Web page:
|Issue:||Date: Oct, 2009 Source Volume: 130 Source Issue: 4|
|Topic:||Event Code: 310 Science & research|
|Geographic:||Geographic Scope: India Geographic Code: 9INDI India|
Multidrug-resistant tuberculosis (MDR-TB) and extensively
drug-resistant tuberculosis (XDR-TB) have emerged as significant threats
to global tuberculosis (TB) control. The magnitude of the problem is
evident from the fourth global report of the World Health Organization
(WHO) which reported data from 81 countries across the globe (1).
Currently, MDR-TB accounts for 5.3 per cent of all TB cases in the
world, with the prevalence among new and previously treated cases being
2.9 and 15.3 per cent respectively. This report also has data on XDR-TB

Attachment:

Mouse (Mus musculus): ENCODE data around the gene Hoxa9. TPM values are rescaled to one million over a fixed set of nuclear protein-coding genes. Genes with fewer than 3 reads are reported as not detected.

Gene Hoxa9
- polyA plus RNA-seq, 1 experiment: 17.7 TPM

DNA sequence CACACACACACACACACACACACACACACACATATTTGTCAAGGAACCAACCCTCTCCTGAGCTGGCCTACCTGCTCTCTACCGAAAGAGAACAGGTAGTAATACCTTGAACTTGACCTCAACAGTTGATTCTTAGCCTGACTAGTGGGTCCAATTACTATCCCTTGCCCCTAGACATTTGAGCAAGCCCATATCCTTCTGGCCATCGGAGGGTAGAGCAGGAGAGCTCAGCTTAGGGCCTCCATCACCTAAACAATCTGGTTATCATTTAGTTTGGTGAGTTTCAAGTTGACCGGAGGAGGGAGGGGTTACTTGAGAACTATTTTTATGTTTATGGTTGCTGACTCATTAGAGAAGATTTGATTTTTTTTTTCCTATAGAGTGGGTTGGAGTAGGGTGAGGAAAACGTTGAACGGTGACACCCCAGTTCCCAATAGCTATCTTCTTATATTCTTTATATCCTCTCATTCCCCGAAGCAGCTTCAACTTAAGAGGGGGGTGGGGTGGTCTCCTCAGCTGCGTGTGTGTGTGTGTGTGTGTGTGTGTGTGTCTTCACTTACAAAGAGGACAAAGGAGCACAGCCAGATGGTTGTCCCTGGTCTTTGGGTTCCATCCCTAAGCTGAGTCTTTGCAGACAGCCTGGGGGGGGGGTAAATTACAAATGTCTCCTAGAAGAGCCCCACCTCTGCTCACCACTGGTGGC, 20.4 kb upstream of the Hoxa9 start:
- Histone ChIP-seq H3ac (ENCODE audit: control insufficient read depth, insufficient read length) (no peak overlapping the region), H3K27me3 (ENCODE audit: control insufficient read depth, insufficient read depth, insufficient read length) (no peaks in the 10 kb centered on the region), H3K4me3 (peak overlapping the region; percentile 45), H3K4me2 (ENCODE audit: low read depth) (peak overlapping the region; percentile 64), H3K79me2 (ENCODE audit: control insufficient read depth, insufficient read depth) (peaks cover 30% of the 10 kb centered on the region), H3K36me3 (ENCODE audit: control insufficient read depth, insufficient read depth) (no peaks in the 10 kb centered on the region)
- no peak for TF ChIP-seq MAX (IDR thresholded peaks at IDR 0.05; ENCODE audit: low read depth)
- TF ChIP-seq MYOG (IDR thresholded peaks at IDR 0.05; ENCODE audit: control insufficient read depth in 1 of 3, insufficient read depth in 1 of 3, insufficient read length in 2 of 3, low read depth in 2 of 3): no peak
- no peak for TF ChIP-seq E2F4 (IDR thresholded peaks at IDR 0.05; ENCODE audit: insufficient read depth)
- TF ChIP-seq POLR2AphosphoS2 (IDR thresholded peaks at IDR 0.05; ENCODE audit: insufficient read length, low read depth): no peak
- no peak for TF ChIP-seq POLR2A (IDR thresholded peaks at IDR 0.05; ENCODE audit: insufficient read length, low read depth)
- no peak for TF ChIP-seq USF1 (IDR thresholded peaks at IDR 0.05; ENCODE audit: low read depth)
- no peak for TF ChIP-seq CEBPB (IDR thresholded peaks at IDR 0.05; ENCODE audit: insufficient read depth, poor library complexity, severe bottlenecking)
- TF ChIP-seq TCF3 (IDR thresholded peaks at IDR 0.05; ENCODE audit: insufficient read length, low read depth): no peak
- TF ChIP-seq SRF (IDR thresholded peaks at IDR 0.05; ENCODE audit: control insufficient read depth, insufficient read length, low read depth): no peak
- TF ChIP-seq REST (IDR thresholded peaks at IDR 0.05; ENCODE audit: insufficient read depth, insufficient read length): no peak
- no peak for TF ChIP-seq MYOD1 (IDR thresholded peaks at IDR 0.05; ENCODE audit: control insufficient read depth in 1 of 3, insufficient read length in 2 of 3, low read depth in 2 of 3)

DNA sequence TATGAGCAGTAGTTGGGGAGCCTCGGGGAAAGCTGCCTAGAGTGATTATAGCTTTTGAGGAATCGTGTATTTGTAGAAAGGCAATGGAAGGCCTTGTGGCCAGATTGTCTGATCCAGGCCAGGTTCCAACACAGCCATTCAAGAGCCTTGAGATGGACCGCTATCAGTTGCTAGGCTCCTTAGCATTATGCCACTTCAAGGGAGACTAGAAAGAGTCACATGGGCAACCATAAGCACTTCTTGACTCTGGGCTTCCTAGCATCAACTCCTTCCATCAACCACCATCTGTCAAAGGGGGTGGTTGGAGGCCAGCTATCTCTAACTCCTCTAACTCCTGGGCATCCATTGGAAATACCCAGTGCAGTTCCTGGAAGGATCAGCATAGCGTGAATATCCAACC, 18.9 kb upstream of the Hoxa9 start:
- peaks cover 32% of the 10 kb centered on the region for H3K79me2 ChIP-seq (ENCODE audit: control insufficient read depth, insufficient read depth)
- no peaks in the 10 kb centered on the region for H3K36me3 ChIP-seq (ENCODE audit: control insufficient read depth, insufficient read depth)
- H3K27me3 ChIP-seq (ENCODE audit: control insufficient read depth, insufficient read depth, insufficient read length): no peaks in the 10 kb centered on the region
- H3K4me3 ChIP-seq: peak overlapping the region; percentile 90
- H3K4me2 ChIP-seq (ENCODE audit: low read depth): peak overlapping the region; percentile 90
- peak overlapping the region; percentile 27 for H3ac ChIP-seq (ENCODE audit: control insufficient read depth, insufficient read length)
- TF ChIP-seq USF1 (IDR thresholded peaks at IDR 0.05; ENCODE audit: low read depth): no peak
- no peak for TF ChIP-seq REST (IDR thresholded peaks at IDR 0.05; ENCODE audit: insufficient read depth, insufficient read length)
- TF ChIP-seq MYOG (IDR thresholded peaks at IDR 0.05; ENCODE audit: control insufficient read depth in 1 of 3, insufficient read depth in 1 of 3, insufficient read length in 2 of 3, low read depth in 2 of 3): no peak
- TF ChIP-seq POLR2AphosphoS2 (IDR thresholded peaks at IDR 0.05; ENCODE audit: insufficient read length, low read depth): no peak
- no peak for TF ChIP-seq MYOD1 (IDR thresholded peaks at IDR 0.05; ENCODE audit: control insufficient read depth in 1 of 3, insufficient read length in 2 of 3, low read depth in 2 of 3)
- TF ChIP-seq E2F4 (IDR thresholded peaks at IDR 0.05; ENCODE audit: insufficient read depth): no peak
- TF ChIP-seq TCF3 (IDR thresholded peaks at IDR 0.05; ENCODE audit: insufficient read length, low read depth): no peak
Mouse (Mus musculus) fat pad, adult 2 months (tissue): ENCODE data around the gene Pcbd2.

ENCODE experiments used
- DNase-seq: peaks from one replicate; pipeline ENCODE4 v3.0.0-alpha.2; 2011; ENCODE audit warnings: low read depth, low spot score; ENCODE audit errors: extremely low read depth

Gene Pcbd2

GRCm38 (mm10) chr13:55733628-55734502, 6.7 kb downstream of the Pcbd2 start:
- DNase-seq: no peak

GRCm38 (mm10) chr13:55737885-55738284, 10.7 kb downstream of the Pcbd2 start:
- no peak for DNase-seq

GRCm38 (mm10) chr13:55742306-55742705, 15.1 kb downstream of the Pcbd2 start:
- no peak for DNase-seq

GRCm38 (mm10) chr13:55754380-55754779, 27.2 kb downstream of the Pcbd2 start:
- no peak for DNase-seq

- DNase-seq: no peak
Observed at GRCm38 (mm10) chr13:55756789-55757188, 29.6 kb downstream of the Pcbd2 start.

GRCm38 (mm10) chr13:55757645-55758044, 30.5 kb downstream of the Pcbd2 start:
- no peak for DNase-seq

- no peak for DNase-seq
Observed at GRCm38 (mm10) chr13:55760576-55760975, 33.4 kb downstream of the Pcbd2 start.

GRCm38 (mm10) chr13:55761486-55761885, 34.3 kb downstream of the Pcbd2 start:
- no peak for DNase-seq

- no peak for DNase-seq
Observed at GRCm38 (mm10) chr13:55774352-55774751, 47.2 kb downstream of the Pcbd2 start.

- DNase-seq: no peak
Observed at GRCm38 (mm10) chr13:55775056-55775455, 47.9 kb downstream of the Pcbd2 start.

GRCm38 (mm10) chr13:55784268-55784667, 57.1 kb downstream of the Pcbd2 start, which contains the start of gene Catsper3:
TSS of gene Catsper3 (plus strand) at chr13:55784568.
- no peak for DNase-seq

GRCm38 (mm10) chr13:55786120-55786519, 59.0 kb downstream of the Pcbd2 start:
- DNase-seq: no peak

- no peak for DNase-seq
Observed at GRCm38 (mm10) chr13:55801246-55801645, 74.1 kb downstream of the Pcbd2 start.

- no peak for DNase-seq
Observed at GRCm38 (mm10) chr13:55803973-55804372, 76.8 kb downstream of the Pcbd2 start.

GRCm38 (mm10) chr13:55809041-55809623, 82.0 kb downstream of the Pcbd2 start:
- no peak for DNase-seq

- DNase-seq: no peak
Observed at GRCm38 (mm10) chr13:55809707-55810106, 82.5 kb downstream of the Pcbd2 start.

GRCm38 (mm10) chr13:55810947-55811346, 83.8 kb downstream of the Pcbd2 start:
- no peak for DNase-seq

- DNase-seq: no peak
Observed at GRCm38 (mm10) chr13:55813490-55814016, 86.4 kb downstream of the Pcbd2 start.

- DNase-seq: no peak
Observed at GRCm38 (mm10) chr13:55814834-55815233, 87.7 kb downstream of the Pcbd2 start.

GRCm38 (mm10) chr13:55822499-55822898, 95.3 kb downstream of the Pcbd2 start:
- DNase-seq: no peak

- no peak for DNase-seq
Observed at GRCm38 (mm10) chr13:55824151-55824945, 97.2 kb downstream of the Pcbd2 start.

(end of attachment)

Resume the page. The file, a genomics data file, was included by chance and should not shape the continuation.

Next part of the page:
in which second-line drug susceptibility testing (DST) was carried out
on 4012 MDR-TB isolates from 35 countries; among these, 301 (7%) were
found to be extensively drug-resistant (1). As of June 2008, 49
countries have reported laboratory confirmed XDR-TB cases to the WHO
(2). The exact prevalence of XDR-TB in most regions of the world is
currently unknown. A few earlier hospital-based studies from India have
reported alarmingly high rates of XDR-TB among patients with MDR-TB
(3-5). However, our personal experience in treating a large number of
patients with MDR-TB is that XDR-TB would be uncommon in our setting. In
order to confirm this anecdotal observation, we formally set out to
ascertain the prevalence of XDR-TB among patients treated for MDR-TB at
a tertiary care centre in New Delhi.
Material & Methods